It is generally assumed that the so-called populist explosion that has swept across liberal democracies since 2016 has led to a crisis of neoliberal reason in its original formulation. Owing to the close relationship between cities and neoliberalism, the crisis of neoliberal rationality has significantly impacted what is defined here ‘Western urbanology’. This definition brings together influential apologists of the urban age and its entrepreneurialist potential, starting with Richard Florida and Edward Glaeser. In recent times, these authors have started revisiting their conceptions and related policy proposals, in response to the growing sense of dissatisfaction with mainstream theorisations of economic development that has been associated with the populist explosion of 2016. However, this article shows how their revisions are minimal, and fundamentally illusory, as these authors have glossed over the very foundations of capitalist societies, drawing a veil over the issue of economic-value creation within contemporary platform urbanism. After having critically assessed the trajectory of Western urbanology, the article concludes by arguing that a substantial revision of the role of contemporary urbanism in economic development processes would require interrogating the creation and capture of economic value in today’s capitalist societies.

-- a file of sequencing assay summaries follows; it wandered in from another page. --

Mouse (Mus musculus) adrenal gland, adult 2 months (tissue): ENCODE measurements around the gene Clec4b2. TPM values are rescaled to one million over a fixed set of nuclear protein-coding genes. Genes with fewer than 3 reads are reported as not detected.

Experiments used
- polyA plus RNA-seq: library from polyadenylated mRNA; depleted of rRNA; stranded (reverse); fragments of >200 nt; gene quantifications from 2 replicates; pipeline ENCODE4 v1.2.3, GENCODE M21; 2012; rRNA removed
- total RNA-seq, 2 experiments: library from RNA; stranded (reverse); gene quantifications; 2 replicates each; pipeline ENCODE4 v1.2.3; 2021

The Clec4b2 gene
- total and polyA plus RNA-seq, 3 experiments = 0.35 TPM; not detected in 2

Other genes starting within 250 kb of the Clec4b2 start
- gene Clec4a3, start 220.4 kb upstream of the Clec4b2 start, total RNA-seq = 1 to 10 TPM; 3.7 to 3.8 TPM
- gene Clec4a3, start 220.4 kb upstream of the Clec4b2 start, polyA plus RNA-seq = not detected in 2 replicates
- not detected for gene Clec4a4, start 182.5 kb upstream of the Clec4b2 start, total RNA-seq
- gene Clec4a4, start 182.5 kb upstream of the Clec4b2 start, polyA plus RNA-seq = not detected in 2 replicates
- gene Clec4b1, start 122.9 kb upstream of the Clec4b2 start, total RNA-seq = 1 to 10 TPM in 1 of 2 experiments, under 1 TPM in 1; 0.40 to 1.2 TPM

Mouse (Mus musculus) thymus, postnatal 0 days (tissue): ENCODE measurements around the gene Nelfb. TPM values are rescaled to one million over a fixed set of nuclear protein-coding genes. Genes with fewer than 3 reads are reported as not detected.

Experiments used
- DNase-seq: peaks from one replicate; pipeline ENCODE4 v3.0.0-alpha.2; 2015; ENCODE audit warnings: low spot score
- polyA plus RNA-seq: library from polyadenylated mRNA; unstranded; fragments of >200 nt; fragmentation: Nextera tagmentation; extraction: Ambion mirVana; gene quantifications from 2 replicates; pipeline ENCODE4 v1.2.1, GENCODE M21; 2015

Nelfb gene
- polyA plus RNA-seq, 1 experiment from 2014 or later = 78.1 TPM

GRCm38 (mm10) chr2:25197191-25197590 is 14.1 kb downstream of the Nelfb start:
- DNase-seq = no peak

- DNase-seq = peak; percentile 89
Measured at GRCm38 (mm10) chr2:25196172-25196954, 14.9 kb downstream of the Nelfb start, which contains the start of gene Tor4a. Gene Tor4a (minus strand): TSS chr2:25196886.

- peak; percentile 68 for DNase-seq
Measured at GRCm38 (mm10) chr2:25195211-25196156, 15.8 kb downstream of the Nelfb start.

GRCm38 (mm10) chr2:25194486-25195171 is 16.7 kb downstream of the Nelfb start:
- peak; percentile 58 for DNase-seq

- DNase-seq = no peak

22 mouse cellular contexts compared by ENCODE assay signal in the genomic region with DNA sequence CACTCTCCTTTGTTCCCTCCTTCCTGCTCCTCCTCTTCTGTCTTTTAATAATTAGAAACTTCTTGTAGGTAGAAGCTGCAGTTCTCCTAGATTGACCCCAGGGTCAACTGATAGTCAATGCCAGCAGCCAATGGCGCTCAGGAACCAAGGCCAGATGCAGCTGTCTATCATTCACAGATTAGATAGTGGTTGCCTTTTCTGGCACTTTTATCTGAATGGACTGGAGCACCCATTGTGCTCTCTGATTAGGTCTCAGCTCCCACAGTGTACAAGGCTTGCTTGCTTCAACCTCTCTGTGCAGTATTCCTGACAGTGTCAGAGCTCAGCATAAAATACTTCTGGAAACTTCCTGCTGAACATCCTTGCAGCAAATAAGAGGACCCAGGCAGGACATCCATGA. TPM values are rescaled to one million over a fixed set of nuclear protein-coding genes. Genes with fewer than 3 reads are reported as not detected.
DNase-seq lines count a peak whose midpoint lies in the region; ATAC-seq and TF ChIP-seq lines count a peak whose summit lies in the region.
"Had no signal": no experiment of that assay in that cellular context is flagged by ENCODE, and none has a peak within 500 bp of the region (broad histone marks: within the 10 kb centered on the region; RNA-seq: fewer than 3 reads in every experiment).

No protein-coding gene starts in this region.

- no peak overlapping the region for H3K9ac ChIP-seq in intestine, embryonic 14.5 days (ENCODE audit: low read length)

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Rossi U. (2020)
Urban Studies, 57(5): 1105-1117